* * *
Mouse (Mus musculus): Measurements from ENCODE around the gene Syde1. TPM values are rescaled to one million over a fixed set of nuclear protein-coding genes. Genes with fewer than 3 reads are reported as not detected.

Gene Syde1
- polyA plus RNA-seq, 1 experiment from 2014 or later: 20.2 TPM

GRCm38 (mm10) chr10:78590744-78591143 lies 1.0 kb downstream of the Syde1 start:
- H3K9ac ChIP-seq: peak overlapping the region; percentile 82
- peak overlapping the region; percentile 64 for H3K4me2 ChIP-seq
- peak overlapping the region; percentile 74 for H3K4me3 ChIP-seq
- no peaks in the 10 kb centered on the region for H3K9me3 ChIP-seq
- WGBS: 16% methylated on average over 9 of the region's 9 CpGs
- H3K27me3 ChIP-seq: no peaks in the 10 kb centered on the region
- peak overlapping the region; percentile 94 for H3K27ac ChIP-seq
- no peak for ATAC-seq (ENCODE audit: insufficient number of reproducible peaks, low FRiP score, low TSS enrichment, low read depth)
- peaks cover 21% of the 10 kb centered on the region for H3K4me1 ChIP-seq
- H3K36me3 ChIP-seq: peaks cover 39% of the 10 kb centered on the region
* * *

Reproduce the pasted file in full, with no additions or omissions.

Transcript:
Mouse (Mus musculus): Measurements from ENCODE around the gene Syde1. TPM values are rescaled to one million over a fixed set of nuclear protein-coding genes. Genes with fewer than 3 reads are reported as not detected.

Gene Syde1
- polyA plus RNA-seq, 1 experiment from 2014 or later: 20.2 TPM

GRCm38 (mm10) chr10:78590744-78591143 lies 1.0 kb downstream of the Syde1 start:
- H3K9ac ChIP-seq: peak overlapping the region; percentile 82
- peak overlapping the region; percentile 64 for H3K4me2 ChIP-seq
- peak overlapping the region; percentile 74 for H3K4me3 ChIP-seq
- no peaks in the 10 kb centered on the region for H3K9me3 ChIP-seq
- WGBS: 16% methylated on average over 9 of the region's 9 CpGs
- H3K27me3 ChIP-seq: no peaks in the 10 kb centered on the region
- peak overlapping the region; percentile 94 for H3K27ac ChIP-seq
- no peak for ATAC-seq (ENCODE audit: insufficient number of reproducible peaks, low FRiP score, low TSS enrichment, low read depth)
- peaks cover 21% of the 10 kb centered on the region for H3K4me1 ChIP-seq
- H3K36me3 ChIP-seq: peaks cover 39% of the 10 kb centered on the region